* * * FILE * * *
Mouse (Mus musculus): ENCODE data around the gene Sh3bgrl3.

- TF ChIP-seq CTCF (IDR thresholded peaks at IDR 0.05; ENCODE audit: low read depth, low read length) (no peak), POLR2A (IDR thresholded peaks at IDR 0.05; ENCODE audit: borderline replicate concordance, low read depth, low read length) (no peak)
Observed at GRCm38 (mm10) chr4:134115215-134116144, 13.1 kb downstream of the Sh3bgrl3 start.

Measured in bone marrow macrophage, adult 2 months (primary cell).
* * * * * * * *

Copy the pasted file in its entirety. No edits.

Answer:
Mouse (Mus musculus): ENCODE data around the gene Sh3bgrl3.

- TF ChIP-seq CTCF (IDR thresholded peaks at IDR 0.05; ENCODE audit: low read depth, low read length) (no peak), POLR2A (IDR thresholded peaks at IDR 0.05; ENCODE audit: borderline replicate concordance, low read depth, low read length) (no peak)
Observed at GRCm38 (mm10) chr4:134115215-134116144, 13.1 kb downstream of the Sh3bgrl3 start.

Measured in bone marrow macrophage, adult 2 months (primary cell).